As a Brit I regret solar is never going to be as effective in the UK as in sunny climes, though still capable of useful production. It astonishes me that people in the western USA and southern USA haven’t become leaders in this given your abundant solar resource. I guess you have your leaders to thank for that.

  20. quokka says:

    ‘greenness’ is in the eye of the beholder. When Germany manages to get it’s per capita CO2 emissions and carbon intenity of it’s economy down to the levels of nuclear powered France, then it can lay claim to real environmental achievements. We are in for quite a wait.

  21. Mike Roddy says:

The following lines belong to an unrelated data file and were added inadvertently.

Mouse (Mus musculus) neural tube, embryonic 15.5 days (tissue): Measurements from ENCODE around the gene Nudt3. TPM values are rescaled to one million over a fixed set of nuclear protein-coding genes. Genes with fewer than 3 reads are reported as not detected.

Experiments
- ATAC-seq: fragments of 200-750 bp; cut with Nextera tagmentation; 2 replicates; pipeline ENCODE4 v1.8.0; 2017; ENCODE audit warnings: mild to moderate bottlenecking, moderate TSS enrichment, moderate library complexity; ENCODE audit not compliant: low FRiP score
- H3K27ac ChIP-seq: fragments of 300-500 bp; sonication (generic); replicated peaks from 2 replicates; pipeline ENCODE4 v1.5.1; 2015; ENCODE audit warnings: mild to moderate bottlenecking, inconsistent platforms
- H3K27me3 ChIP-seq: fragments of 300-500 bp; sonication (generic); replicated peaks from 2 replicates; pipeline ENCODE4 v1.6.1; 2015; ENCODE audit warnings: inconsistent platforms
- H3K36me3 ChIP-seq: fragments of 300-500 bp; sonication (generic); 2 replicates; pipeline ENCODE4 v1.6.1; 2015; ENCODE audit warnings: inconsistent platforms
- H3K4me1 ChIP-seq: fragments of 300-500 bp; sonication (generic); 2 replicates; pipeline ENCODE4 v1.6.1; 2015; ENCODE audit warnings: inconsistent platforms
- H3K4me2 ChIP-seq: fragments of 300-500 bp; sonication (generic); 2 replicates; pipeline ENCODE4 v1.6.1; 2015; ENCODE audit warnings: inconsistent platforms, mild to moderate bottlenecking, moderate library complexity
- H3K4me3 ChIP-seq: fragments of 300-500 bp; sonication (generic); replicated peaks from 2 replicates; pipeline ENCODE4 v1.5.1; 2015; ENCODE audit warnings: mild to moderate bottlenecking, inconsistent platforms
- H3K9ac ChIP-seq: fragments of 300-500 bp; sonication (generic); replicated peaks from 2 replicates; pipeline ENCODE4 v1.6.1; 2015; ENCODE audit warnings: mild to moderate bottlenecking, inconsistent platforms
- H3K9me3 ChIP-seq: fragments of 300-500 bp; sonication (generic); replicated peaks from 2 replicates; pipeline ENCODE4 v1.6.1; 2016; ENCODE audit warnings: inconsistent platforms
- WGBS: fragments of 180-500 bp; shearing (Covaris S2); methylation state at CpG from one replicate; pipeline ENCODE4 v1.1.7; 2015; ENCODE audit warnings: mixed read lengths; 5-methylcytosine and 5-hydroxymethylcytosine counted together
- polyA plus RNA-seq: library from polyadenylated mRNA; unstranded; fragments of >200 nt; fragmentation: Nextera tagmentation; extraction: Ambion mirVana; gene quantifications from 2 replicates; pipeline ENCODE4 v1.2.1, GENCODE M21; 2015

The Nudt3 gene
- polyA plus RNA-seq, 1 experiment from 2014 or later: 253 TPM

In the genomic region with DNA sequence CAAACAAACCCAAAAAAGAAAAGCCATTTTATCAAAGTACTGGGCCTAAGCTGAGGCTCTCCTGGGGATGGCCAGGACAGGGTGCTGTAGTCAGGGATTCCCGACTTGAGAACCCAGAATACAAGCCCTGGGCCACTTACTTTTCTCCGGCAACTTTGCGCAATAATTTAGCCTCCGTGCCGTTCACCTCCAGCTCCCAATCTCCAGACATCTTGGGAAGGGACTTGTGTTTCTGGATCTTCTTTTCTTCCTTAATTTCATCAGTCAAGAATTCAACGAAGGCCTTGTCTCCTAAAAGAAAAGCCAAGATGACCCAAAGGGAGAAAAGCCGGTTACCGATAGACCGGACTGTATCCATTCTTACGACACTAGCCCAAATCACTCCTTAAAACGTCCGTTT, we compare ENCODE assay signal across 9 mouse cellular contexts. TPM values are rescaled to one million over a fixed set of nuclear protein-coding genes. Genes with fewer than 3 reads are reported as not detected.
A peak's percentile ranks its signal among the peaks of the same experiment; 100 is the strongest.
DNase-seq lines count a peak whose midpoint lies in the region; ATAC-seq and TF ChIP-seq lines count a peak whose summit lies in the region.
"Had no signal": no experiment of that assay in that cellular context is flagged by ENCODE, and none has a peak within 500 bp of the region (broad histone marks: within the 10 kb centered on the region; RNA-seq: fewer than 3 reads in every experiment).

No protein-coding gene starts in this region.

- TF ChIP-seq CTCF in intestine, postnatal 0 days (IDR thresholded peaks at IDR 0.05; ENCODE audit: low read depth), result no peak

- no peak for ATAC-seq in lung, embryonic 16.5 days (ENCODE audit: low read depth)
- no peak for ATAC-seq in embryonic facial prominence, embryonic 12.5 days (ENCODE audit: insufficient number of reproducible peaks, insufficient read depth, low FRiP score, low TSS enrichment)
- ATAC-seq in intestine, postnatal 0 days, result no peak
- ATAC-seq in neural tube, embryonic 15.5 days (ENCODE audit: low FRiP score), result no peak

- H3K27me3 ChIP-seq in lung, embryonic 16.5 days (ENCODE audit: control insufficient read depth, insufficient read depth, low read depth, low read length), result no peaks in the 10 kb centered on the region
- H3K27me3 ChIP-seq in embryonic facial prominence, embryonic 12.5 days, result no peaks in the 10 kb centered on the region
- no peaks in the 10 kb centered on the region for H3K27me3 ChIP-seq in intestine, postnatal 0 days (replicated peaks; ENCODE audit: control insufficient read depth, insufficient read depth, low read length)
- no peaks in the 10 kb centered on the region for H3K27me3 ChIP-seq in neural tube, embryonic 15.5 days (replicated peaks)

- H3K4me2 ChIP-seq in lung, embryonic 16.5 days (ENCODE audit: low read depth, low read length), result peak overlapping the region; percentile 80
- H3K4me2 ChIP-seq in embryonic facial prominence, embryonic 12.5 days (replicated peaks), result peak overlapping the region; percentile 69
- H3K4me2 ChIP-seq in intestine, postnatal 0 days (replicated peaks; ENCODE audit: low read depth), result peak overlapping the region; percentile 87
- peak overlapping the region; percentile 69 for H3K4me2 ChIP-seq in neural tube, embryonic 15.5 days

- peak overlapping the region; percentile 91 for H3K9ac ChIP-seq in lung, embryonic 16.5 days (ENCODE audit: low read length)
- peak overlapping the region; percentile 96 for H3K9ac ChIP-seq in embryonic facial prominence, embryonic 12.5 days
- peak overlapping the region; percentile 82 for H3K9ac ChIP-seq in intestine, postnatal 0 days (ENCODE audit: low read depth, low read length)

You’re right, Tom. Governments, including our own, are afraid to take this step, and so are the “Green” NGO’s. A bottom up boycott campaign is needed, targeting countries that refuse to slash their emissions.

    This would be doing those countries a favor. If they don’t change, the rage they will face further into the future will be much worse.

  22. Mike Roddy says:

    Solar in the Mojave has been sabotaged by fake green groups, who file endless land use appeals and manipulate public opinion. The fossil fuel companies are behind it, and I observed it first hand.

    The government of California supported solar development, and so does Chu, but concerted disinformation and industrial sabotage have added enormous development costs to already strapped startups.

    The fossil fuel companies are no better than gangsters. That’s something you will never read or hear in the mainstream media.

  23. ToddIn Norway says: